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Former minister Browne: Farrell’s resignation instructive

Saturday, January 13, 2018
Mariano Browne

The resignation of Dr Terrence Farrell as chairman of the Economic Development Advisory Board (EDAB) continued to generate debate yesterday, as Former Minister in the Ministry of Finance Mariano Browne said Farrell’s resignation sent a signal concerning decision making for the country, as well as Dr Hamid Ghany, director of the Sir Arthur Lewis Institute of Social and Economic Studies (SALISES) at the UWI who said the resignation was based on Farrell’s professional standards which he wanted to maintain.

Farrell had tendered his resignation on Wednesday after being appointed chairman of the board in October 2015.

Speaking in an interview after a conference held at SALISES auditorium at the UWI, St Augustine which focused on the IMF’s Article IV consultations on T&T, Browne said that Farrell’s resignation is significant because, “it sends a signal, particularly, the reasons he gave. In other words, we are not making decisions and if we have made decisions, we are not implementing them. There must be something that we can learn from all of this, in terms of what we are doing moving forward.”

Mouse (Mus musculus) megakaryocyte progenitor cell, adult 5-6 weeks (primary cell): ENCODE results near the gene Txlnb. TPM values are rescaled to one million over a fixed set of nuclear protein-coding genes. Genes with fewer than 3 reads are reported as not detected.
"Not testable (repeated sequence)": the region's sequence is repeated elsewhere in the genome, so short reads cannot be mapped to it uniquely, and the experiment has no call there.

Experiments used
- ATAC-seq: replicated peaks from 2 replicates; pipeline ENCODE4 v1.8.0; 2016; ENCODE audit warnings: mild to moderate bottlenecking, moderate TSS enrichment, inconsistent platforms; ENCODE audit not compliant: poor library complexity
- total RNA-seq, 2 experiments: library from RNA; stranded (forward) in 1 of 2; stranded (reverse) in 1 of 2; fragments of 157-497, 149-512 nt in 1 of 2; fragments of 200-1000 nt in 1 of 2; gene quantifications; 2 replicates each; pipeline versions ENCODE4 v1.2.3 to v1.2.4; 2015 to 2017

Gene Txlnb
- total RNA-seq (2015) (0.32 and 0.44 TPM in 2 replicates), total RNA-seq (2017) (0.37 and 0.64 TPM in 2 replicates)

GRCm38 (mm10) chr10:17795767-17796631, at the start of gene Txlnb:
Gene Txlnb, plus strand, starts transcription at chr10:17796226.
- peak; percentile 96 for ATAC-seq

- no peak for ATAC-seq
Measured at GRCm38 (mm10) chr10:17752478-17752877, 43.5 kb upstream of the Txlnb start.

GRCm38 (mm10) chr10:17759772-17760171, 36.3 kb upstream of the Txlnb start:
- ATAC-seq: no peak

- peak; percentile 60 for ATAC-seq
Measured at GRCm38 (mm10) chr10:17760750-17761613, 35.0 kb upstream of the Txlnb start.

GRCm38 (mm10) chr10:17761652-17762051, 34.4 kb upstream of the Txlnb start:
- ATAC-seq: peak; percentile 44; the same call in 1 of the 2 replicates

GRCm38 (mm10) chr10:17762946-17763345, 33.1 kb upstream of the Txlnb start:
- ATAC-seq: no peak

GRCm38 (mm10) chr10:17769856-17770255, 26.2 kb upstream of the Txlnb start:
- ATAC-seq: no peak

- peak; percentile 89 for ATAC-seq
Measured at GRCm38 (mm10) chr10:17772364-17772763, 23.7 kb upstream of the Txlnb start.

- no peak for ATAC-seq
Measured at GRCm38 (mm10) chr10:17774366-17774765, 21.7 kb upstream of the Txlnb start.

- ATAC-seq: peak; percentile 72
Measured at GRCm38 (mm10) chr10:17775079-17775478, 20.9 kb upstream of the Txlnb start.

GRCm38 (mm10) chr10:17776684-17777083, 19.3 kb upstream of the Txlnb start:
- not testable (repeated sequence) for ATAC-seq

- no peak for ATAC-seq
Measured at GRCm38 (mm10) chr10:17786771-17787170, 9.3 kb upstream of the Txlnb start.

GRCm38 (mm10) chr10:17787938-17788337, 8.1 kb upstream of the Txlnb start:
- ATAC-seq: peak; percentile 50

Critical of the Government, he said what was expected after Farrell resigned, was a “statement of intent highlighting where we are going, what we are doing, how we are addressing the situation.”

Browne questioned now that there is no statement of intent, “what are we (the citizens) to assume?” Brown predicted that it is now the end of the EDAB.

Overall, Browne said that commentators in T&T are not being listened to by the Government.

He suggested Finance Minister Colm Imbert’s role is to make changes in the way the systems run and not to gain favourites.

Ghany who also spoke in an interview, said Farrell had “reputational” issues attached to his resignation since he was leading the EDAB that was making recommendations, but the recommendations were either taking too long to be implemented or not implemented at all.

“Dr Farrell had some reputational issues attached to his resignation that he was leading an economic development advisory board that was making certain recommendations to the Government. He was not satisfied that their policy advice was being heeded, and therefore, rather than him continuing to make contradictory statements with the Government in the public domain, I think he decided that it would be better for him to get out of the way. Also, the issue of reputational risks to him personally, with him being associated with something that was not happening, I think he had to get out of the way.”


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